A malnourished young man sits with hand outstretched.

COVID-19 Fuels the Threat of Global Famine

A malnourished young man sits with hand outstretched.
The COVID-19 pandemic has worsened food shortages and the risk of starvation throughout the world. (”Hunger” by Wayne S. Grazio via Flickr / CC BY-NC-ND 2.0. Taken June 3, 2015, in Bacolod, Visayas, Philippines.)

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By Jenny Manrique, Ethnic Media Services

Conflicts, climate change and now COVID-19 are the three C’s driving 270 million people to famine in the most impoverished countries in Asia, the Middle East, Africa and Central and Latin America. Officials at the World Food Program, the hunger relief arm of the United Nations that feeds about a hundred million people each year in some 88 countries, warned that they are running out of resources to meet the demand for staple foods and thus prevent people dying from starvation.

“We are asking globally $13.5 billion for our budget this year, but we forecast being able to raise only about $7.8 billion,” said Steve Taravella, WFP’s senior spokesperson at a briefing organized by Ethnic Media Services on Feb. 26.

Before the pandemic, there were about 135 million people acutely hungry in the world, but the collateral economic impacts of the virus have doubled that number. WFP estimates that in 2021, about 19,000 officials working in developing countries will have to duplicate efforts to serve at least 120 million people, in hardest-hit places like Yemen, South Sudan, Nigeria and Burkina Faso.

“For some years, WFP and others working on global hunger were really effective in bringing hunger down to what we hoped would be the zero hunger goal of the UN by 2030. It’s pretty clear now, that’s not going to happen,” Taravella said. “COVID is making the poorest of the world poorer and the hungriest of the world hungrier.”

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WFP won the Nobel Peace Prize last year for its efforts to eradicate hunger in areas where natural disasters and conflict have disrupted normal food distribution channels. Areas where bombed roads prevent trucks carrying flour, rice, lentils, peas, cooking oil and salt from getting through. Areas where airstrikes destroy planes carrying dietary supplies. Areas where incessant fighting prevents hungry people from venturing out for food or aid workers from moving safely to provide it, at a time when crops cannot be harvested.

“There have been terrorist acts against villagers and aid workers by Al-Qaeda, Al-Shabaab, Boko Haram and ISIS,” Taravella said. Recently, a WFP staff member was killed in the Democratic Republic of the Congo while accompanying the Italian ambassador on a visit to a school feeding site.

WFP provides school meals in the classrooms, helps pregnant women and new mothers to understand nutrition, and supports small farmers to find markets for their produce.

“We work very closely with governments but we see ourselves there only as a temporary band-aid. Our goal is to help build the country’s capacity to manage the programs,” said Taravella.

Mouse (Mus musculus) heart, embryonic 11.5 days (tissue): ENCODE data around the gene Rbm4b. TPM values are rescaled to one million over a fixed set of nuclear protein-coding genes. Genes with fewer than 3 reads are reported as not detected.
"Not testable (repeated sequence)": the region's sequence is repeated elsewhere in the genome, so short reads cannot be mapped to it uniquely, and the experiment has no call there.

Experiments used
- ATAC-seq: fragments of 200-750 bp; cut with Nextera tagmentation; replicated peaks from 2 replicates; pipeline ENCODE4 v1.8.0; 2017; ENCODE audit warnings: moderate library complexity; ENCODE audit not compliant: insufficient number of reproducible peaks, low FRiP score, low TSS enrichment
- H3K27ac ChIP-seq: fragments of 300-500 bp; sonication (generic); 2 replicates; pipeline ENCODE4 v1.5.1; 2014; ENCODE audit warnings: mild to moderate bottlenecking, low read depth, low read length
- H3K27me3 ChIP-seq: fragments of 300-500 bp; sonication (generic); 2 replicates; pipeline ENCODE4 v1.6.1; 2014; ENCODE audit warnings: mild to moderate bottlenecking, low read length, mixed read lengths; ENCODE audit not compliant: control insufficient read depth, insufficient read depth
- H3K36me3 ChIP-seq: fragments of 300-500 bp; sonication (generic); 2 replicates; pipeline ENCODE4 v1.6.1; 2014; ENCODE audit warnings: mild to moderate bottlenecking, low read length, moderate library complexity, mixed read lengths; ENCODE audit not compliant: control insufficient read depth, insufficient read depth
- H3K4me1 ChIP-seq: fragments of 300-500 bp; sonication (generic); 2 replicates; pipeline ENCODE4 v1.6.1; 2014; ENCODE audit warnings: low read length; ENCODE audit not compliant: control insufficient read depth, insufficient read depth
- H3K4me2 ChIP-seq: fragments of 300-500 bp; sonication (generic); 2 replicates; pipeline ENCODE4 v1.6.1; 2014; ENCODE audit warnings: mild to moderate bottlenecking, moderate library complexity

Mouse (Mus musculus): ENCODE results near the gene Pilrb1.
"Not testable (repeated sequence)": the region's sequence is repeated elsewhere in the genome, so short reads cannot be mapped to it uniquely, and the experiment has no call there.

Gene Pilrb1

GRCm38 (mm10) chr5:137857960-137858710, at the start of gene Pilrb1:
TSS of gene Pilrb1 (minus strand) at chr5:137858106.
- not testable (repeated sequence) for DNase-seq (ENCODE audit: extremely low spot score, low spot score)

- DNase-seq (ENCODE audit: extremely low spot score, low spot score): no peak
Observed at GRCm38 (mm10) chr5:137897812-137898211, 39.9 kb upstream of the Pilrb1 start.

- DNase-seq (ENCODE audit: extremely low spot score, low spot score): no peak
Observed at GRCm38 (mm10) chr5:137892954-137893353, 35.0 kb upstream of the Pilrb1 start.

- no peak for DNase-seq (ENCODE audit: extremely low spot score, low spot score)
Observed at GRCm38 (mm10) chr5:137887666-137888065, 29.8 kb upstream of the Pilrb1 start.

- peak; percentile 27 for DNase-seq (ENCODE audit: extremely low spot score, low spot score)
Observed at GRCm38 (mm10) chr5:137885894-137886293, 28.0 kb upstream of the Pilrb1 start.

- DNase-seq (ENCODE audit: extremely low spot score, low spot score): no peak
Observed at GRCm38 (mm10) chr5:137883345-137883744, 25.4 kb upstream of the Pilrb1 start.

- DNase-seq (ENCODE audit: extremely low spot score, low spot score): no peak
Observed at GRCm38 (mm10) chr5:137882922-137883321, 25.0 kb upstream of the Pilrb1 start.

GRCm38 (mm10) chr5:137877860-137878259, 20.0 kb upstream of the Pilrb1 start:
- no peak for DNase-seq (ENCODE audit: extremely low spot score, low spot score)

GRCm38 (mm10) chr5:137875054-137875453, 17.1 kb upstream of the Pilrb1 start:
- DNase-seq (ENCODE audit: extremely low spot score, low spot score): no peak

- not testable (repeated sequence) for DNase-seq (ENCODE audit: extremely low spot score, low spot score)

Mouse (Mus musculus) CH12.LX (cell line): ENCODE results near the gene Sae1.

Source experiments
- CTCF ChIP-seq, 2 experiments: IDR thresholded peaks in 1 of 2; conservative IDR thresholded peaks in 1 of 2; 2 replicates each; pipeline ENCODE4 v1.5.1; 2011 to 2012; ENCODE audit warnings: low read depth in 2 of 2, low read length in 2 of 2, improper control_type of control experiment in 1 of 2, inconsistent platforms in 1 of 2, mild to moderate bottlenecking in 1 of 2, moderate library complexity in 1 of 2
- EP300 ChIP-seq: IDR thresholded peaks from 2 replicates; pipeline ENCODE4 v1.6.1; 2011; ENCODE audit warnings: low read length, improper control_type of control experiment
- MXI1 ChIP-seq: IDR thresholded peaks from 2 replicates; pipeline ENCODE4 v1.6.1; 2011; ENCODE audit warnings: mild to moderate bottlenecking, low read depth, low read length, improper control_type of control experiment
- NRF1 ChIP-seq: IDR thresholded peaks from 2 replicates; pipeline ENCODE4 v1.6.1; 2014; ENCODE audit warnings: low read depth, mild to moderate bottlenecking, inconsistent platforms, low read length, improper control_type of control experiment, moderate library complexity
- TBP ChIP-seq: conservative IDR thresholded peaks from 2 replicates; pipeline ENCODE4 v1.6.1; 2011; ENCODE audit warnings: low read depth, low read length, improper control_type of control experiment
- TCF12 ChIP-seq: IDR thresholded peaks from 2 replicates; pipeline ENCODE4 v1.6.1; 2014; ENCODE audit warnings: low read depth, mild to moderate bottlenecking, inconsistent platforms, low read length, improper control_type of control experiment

Although the WFP does not operate food banks in the United States, immigrants in the country have contributed greatly to alleviating hunger in their homelands after natural disasters such as the typhoon that devastated the Philippines or the hurricanes in Central America. But COVID has also impacted remittances.

Devastating hurricanes

“When COVID hit, we were really hoping that the hurricane season will be a quiet one as we had a few years ago, but that was not the case,” said Elio Rujano, communications officer for the WFP’’s regional bureau for Central America and the Caribbean.

The 2020 season produced 30 named storms, of which 13 became hurricanes, six of them devastating in scope. Eta and Iota ravaged areas in Guatemala, Honduras and Nicaragua while tropical storm Amanda hit El Salvador. Since 2014, these countries have already been experiencing prolonged periods of droughts or excessive rains caused by the El Niño phenomenon, both causing the destruction of crops and the livelihood of farmer families.

“In the past we were only focusing on the dry corridor where rural farmers live, but now, because of the pandemic, hunger has expanded to urban areas,” Rujano said from his Panama City office. “50% of the labor in Latin America and Central America is informal labor. People work on the streets, and since they could no longer go out, they couldn’t meet their basic needs.”

Back in 2018, hunger in the region was affecting 2.2 million people and that number is approaching nearly 8 million in 2021.

Here, WFP works to support communities to become more resilient to climate change. They teach them to replace the plantation of fragile products such as beans and maize with beekeeping, since honey can be stored for longer periods. They also provide people with cash transfers to buy food at local shops and teach them about nutrition.

Rujano estimates that they could serve up to 2.6 million people this year if they reach $47 millions in donations to reach that population.

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